Following two accidents in my teens and twenties, I live with a serious spinal injury, getting around with the help of a wheelchair or crutches and with pain as a constant companion. When I am on retreat, I need to change position regularly, either by lying down or standing up. I need to do this. And at the places where I teach and practice, I can do this. Taraloka, a U.K. retreat center for women where I often teach, has a dedicated living space for disabled retreatants. There is an accessible bathroom, and the whole venue is wheelchair accessible. I know how lucky I am.
But I worry that others may not be so lucky. In the early days of establishing Buddhism in the West, disabled access was understandably not a priority. Heroic efforts transformed existing buildings into the beautiful Buddhist centers we see today, but often these buildings are multistory and without elevators, meaning that people with mobility impairments are inevitably excluded from encountering the dharma. Now that many of our sanghas have been established for decades, I believe the time is ripe to address accessibility head-on.
Last year I attended the International Western Dharma Teachers Gathering at Omega along with several hundred others from a wide range of sanghas and traditions. One whole day was dedicated to “realizing diversity.” I heard a great deal of wise discourse about diversity of race and gender. This was heartening—clearly, both these areas are rich fields for our sanghas to address. What I missed was the acknowledgment of those with physical impairments. What of the millions in our midst with visible and invisible illnesses and disabilities? Our sanghas are aging, and so too are our bodies. In the U.K., for example, around one in three people lives with a long-term health condition, and around one in five lives with chronic pain. Many of these people will show up at our Buddhist centers, perhaps increasingly as the rise of secular mindfulness gives them a taste of working with the mind. It is important that we accommodate such people by providing easy access and comfortable seating, being inclusive of different postures while meditating, and, perhaps most important, simply being kind.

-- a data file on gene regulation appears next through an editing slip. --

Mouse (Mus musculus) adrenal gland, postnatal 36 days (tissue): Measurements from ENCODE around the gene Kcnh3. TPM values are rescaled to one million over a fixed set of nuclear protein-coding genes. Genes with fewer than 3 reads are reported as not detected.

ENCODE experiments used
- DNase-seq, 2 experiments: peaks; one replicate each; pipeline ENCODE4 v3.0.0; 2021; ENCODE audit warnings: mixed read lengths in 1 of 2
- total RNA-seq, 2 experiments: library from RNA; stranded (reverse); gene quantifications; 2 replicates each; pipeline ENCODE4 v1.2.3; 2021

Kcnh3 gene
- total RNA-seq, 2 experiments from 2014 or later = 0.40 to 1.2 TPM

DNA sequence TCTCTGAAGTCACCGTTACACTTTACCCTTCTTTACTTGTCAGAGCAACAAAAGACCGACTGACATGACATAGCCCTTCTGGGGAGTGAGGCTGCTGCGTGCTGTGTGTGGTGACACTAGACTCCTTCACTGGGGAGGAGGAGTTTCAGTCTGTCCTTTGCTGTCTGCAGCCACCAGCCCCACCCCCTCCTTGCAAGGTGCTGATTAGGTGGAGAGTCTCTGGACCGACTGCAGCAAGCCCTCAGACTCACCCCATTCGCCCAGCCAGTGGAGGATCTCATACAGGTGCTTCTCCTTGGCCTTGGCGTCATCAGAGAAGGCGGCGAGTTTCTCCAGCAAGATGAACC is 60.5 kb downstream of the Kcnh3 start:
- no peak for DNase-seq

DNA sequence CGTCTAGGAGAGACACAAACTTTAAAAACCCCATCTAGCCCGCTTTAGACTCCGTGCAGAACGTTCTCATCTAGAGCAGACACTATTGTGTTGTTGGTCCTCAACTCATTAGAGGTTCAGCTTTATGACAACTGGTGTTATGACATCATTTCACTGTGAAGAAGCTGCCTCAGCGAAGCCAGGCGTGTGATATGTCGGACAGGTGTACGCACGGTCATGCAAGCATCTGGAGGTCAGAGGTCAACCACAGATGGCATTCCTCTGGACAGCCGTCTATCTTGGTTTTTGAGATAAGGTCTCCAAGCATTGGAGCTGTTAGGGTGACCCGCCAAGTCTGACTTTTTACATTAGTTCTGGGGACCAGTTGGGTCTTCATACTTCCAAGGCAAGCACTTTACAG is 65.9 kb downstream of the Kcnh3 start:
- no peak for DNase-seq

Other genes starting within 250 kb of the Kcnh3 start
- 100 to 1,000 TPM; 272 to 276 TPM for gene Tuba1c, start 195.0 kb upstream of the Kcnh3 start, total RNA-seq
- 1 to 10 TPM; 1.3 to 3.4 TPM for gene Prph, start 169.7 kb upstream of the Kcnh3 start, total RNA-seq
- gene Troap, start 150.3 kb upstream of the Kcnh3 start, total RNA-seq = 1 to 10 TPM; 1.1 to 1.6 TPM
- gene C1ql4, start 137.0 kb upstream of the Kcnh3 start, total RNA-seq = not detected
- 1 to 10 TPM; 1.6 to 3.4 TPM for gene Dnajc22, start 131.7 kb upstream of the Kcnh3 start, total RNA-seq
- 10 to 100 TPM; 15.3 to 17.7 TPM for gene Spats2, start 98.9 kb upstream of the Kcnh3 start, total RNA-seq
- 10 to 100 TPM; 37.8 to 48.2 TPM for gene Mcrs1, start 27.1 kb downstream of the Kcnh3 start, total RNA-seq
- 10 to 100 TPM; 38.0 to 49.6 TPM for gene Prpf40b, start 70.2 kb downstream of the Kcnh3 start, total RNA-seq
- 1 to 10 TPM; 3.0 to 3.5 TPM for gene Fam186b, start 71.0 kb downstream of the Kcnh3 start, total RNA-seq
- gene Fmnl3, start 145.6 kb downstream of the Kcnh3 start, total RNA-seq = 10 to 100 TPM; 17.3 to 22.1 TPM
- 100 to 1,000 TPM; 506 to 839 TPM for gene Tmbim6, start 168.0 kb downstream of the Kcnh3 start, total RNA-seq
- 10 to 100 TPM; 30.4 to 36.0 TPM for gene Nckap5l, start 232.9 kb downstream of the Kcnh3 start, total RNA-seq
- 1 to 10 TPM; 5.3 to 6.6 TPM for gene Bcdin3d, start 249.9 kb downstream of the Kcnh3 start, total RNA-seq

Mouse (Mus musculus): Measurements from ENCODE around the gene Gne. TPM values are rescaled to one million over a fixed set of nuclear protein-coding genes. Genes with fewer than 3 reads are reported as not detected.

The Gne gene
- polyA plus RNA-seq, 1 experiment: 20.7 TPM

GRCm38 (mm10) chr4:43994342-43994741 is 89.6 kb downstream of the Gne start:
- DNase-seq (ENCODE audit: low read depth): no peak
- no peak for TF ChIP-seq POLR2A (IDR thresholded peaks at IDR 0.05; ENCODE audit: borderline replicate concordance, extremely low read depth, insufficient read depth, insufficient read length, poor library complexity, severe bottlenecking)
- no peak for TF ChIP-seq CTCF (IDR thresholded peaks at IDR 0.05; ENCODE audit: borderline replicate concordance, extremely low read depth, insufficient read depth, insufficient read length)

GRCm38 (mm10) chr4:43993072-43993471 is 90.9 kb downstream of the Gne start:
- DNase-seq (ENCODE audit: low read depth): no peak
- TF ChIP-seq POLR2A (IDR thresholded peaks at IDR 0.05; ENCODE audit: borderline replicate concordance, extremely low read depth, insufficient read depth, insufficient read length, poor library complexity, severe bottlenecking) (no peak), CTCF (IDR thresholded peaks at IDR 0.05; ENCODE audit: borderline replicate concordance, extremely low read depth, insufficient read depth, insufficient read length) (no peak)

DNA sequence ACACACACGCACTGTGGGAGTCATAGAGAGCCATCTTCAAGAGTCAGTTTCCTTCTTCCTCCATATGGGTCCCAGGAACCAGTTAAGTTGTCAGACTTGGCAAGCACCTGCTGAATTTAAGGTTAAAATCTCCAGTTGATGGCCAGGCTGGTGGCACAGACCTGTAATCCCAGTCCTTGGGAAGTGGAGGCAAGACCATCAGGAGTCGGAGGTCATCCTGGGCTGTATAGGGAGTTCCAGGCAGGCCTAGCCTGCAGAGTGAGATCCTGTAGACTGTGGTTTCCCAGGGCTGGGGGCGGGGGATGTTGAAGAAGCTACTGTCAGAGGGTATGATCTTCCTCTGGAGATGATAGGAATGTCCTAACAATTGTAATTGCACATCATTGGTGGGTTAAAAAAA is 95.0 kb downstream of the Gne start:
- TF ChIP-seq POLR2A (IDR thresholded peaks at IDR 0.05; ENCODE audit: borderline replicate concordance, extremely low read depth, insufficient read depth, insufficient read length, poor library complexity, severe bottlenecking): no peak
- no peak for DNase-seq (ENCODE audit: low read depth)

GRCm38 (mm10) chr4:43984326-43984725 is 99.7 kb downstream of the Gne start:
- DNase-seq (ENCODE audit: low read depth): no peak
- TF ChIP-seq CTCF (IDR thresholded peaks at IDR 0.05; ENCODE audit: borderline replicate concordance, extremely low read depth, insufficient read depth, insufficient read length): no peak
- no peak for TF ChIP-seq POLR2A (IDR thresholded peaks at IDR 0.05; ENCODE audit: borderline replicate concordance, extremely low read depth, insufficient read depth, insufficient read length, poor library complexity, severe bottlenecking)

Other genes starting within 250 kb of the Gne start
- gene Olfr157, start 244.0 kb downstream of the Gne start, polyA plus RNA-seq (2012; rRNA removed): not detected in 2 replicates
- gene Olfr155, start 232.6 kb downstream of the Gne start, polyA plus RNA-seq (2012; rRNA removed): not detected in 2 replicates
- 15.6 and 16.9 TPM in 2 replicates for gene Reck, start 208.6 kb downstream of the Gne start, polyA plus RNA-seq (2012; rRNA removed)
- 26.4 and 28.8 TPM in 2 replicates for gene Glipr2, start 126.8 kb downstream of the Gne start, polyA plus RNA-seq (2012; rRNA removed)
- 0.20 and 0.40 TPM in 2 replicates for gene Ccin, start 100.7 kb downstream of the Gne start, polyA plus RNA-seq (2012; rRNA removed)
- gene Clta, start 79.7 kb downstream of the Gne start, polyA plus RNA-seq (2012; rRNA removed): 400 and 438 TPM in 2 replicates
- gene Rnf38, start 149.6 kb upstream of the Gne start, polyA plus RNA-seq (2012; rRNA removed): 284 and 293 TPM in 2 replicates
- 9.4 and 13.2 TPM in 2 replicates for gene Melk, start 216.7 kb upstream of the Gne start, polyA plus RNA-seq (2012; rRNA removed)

In Manchester, we have a woman named Helen practicing in our sangha who is deaf and blind. But if the teacher uses a special microphone that transmits to her hearing aid, she can hear the dharma. She comes on retreat and has learned to make her way around the center using touch. She is a great inspiration to many of the other retreatants—her presence helps them let go of their own petty concerns. It is a challenge for the teachers to accommodate her needs, yes, but this too is positive. It gives all of us—the teachers, the other retreatants, and Helen herself—the opportunity to go beyond likes and dislikes and move toward freedom.
Let’s make sure we create conditions for everyone to be welcome in our sanghas regardless of age, color, physical abilities, gender, or any other perceived differences. Let’s allow the astonishing wonder of the buddhadharma to flow out into the world for the benefit of all beings, excluding no one.